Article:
GBPDAN1's picture

That's the way I'm looking at it, Bert. These numbers and guarantees are scary and the cap hit is problematic regarding acquisitions and retention of quality players.

But, it's the way the league has valued high end QBs and Rodgers is the best of the best . Sign the man and let's move forward.

flackcatcher's picture

Nice overview TGR. Corry represents the best case in signing Rodgers. His upcoming new contract will push up the pace of the rebuild. I think players who could expect to play out their contracts will either be traded or more likely outright released. If not this year, next year for sure. My guess is this the last year for a lot of long time players for this team. Much of the Packers short term future, will depend on how the Packers can gain the cap space, for signing players after their rookie contracts. Talk about threading a needle......

stockholder's picture

NUTS! Just Nuts! 7 years 202 million? Nuts! Just Nuts! He's not the best player in the Game. If he played for another team they wouldn't win. I don't see how they could afford him either. We've seen this so many times in SPORTS. The Big Wheel gets the money. The team gets the shaft. Commonsense please!

Since '61's picture

Excellent job TGR! Thank you for your hard work to keep us informed.

As you correctly pointed out, this would be Russ Ball's dream scenario. Rodgers and/or his agent may push for a more expensive scenario. I think a 5 year extension sounds right but we'll see how the actual numbers play out. I expect that it will be a $200+ million deal. Thanks, Since '61

Andrew Lloyd Peth's picture

Excellent article and breakdown.

The big takeaway for me is this: We have to be EXTREMELY smart with not wasting any money elsewhere. Every dollar we save by shedding unnecessary contracts will help greatly in moving money forward to help in coming years.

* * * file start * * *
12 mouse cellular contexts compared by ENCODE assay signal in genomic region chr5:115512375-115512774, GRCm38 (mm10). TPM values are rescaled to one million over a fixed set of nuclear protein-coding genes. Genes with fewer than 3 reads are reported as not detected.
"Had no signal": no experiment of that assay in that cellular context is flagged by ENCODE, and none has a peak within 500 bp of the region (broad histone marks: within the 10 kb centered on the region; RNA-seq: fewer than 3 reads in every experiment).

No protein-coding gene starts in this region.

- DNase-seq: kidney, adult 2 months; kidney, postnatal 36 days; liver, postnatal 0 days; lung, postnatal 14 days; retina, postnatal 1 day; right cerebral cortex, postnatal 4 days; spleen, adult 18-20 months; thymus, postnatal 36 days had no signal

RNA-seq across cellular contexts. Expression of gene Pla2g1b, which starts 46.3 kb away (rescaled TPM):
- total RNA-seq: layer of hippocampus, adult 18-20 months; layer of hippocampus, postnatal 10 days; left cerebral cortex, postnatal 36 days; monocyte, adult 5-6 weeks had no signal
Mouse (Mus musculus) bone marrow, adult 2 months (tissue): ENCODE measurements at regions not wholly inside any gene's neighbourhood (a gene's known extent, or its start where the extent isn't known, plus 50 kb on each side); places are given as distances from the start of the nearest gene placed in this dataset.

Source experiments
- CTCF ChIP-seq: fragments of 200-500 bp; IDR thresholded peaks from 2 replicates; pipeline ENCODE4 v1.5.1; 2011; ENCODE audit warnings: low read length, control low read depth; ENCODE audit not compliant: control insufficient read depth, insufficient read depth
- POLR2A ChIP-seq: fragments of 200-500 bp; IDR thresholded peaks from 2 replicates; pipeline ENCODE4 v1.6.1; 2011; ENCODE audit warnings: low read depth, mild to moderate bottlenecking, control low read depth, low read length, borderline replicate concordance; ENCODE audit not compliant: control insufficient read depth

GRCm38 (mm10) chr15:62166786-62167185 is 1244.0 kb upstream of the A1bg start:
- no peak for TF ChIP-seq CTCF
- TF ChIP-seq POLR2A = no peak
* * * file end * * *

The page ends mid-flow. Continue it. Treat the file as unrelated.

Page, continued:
In light of this reality, we should look very, very closely at the contracts of Cobb and Bulaga. It's not as simple as "Well, this is the more reliable player than the unproven backups," or "Hey, we've got the money."

There is a real consequence in retaining overpaid players today, since when combined with Rodgers's extension, today's overpayments could cost key players in years to come.

John Galt's picture

One year extension and use (2) 1st rounders next year on a QB.

Thegreatreynoldo's picture

I thought the agent's article was excellent. On the bright side, the highest cap hit was $31.5M. Matt Ryan will have a $34.3M cap hit in 2021 and a $33M cap hit in 2023. Of course, he is a bit younger, so they might be able to renegotiate and add a year to knock those figures down. I had higher cap hits but I started with $11.2M in 2018 so we could sign some free agents.

marpag1's picture

I still remember when the Packers signed an "old, over-the-hill" Reggie White to an utterly jaw-dropping 4 year, $17 million contract.... and people were aghast. Shocking! Can you imagine??? How can any human being be worth SEVENTEEN MILLION DOLLARS?????


The going rate is the going rate. It's not Armageddon.

I refuse to be the old fart who always "remembers when you could buy a hamburger for a quarter."

Thegreatreynoldo's picture

To hell with the hamburgers! When I was an undergrad in college, a bar that was just a 3-minute walk away sold a pitcher of beer for 75 cents and 90 cents for Michelob. I was making $3.35/hour. Do the math - that's what I call excellent resource allocation. Good times, from what I can remember.